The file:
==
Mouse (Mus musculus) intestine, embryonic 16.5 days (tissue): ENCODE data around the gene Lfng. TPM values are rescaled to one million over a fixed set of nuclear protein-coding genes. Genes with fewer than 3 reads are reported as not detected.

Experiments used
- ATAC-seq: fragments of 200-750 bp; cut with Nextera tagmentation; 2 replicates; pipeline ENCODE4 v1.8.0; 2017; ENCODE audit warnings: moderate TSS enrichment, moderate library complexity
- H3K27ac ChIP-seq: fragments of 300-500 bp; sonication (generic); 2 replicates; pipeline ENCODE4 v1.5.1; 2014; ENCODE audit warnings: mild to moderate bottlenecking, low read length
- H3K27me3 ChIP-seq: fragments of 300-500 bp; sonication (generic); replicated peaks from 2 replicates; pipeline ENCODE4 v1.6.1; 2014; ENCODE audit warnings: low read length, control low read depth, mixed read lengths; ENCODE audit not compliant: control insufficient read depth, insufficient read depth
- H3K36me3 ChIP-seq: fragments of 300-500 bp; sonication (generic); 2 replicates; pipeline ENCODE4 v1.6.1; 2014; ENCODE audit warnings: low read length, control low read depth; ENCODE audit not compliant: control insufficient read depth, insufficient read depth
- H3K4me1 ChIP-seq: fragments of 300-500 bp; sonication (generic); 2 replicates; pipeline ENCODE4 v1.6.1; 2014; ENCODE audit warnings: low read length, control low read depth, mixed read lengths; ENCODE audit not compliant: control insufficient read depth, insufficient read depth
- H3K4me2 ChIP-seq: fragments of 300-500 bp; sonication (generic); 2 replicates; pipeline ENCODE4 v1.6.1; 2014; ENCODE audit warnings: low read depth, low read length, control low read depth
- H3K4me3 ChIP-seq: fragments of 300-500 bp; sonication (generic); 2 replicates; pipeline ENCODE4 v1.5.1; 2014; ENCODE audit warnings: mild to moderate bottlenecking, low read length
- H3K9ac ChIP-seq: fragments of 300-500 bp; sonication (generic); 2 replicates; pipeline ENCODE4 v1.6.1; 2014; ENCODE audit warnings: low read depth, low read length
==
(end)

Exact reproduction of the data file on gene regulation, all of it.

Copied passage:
Mouse (Mus musculus) intestine, embryonic 16.5 days (tissue): ENCODE data around the gene Lfng. TPM values are rescaled to one million over a fixed set of nuclear protein-coding genes. Genes with fewer than 3 reads are reported as not detected.

Experiments used
- ATAC-seq: fragments of 200-750 bp; cut with Nextera tagmentation; 2 replicates; pipeline ENCODE4 v1.8.0; 2017; ENCODE audit warnings: moderate TSS enrichment, moderate library complexity
- H3K27ac ChIP-seq: fragments of 300-500 bp; sonication (generic); 2 replicates; pipeline ENCODE4 v1.5.1; 2014; ENCODE audit warnings: mild to moderate bottlenecking, low read length
- H3K27me3 ChIP-seq: fragments of 300-500 bp; sonication (generic); replicated peaks from 2 replicates; pipeline ENCODE4 v1.6.1; 2014; ENCODE audit warnings: low read length, control low read depth, mixed read lengths; ENCODE audit not compliant: control insufficient read depth, insufficient read depth
- H3K36me3 ChIP-seq: fragments of 300-500 bp; sonication (generic); 2 replicates; pipeline ENCODE4 v1.6.1; 2014; ENCODE audit warnings: low read length, control low read depth; ENCODE audit not compliant: control insufficient read depth, insufficient read depth
- H3K4me1 ChIP-seq: fragments of 300-500 bp; sonication (generic); 2 replicates; pipeline ENCODE4 v1.6.1; 2014; ENCODE audit warnings: low read length, control low read depth, mixed read lengths; ENCODE audit not compliant: control insufficient read depth, insufficient read depth
- H3K4me2 ChIP-seq: fragments of 300-500 bp; sonication (generic); 2 replicates; pipeline ENCODE4 v1.6.1; 2014; ENCODE audit warnings: low read depth, low read length, control low read depth
- H3K4me3 ChIP-seq: fragments of 300-500 bp; sonication (generic); 2 replicates; pipeline ENCODE4 v1.5.1; 2014; ENCODE audit warnings: mild to moderate bottlenecking, low read length
- H3K9ac ChIP-seq: fragments of 300-500 bp; sonication (generic); 2 replicates; pipeline ENCODE4 v1.6.1; 2014; ENCODE audit warnings: low read depth, low read length